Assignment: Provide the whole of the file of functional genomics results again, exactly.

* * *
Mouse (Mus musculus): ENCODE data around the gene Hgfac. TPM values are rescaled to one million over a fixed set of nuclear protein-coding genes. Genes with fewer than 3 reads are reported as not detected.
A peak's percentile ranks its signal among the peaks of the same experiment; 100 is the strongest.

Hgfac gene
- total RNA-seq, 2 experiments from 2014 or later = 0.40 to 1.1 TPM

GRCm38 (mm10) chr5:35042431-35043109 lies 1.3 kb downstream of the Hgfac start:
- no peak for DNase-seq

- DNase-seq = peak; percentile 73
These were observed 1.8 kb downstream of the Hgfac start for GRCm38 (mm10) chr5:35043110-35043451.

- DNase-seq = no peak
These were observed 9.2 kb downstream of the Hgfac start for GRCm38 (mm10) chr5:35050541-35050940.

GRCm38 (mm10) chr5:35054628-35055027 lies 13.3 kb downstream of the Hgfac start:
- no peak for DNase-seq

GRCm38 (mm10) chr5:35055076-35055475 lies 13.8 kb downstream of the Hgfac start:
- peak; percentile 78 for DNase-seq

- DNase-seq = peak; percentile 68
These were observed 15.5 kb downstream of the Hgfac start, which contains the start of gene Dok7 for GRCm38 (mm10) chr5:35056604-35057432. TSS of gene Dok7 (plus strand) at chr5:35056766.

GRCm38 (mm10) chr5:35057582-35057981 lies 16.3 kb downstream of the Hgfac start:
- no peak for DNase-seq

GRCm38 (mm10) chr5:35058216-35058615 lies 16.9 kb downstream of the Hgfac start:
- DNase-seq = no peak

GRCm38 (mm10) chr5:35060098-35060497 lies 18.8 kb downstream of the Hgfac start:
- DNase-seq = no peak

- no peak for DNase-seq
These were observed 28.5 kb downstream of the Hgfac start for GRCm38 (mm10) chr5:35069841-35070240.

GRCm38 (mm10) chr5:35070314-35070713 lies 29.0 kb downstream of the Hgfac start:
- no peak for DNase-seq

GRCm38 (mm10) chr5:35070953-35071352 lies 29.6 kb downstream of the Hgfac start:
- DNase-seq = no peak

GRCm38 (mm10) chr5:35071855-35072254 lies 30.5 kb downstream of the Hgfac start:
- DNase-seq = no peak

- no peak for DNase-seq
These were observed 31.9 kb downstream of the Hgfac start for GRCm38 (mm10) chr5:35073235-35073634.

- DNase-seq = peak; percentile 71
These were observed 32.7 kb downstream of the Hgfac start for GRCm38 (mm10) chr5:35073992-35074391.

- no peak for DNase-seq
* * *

Mouse (Mus musculus): ENCODE data around the gene Hgfac. TPM values are rescaled to one million over a fixed set of nuclear protein-coding genes. Genes with fewer than 3 reads are reported as not detected.
A peak's percentile ranks its signal among the peaks of the same experiment; 100 is the strongest.

Hgfac gene
- total RNA-seq, 2 experiments from 2014 or later = 0.40 to 1.1 TPM

GRCm38 (mm10) chr5:35042431-35043109 lies 1.3 kb downstream of the Hgfac start:
- no peak for DNase-seq

- DNase-seq = peak; percentile 73
These were observed 1.8 kb downstream of the Hgfac start for GRCm38 (mm10) chr5:35043110-35043451.

- DNase-seq = no peak
These were observed 9.2 kb downstream of the Hgfac start for GRCm38 (mm10) chr5:35050541-35050940.

GRCm38 (mm10) chr5:35054628-35055027 lies 13.3 kb downstream of the Hgfac start:
- no peak for DNase-seq

GRCm38 (mm10) chr5:35055076-35055475 lies 13.8 kb downstream of the Hgfac start:
- peak; percentile 78 for DNase-seq

- DNase-seq = peak; percentile 68
These were observed 15.5 kb downstream of the Hgfac start, which contains the start of gene Dok7 for GRCm38 (mm10) chr5:35056604-35057432. TSS of gene Dok7 (plus strand) at chr5:35056766.

GRCm38 (mm10) chr5:35057582-35057981 lies 16.3 kb downstream of the Hgfac start:
- no peak for DNase-seq

GRCm38 (mm10) chr5:35058216-35058615 lies 16.9 kb downstream of the Hgfac start:
- DNase-seq = no peak

GRCm38 (mm10) chr5:35060098-35060497 lies 18.8 kb downstream of the Hgfac start:
- DNase-seq = no peak

- no peak for DNase-seq
These were observed 28.5 kb downstream of the Hgfac start for GRCm38 (mm10) chr5:35069841-35070240.

GRCm38 (mm10) chr5:35070314-35070713 lies 29.0 kb downstream of the Hgfac start:
- no peak for DNase-seq

GRCm38 (mm10) chr5:35070953-35071352 lies 29.6 kb downstream of the Hgfac start:
- DNase-seq = no peak

GRCm38 (mm10) chr5:35071855-35072254 lies 30.5 kb downstream of the Hgfac start:
- DNase-seq = no peak

- no peak for DNase-seq
These were observed 31.9 kb downstream of the Hgfac start for GRCm38 (mm10) chr5:35073235-35073634.

- DNase-seq = peak; percentile 71
These were observed 32.7 kb downstream of the Hgfac start for GRCm38 (mm10) chr5:35073992-35074391.

- no peak for DNase-seq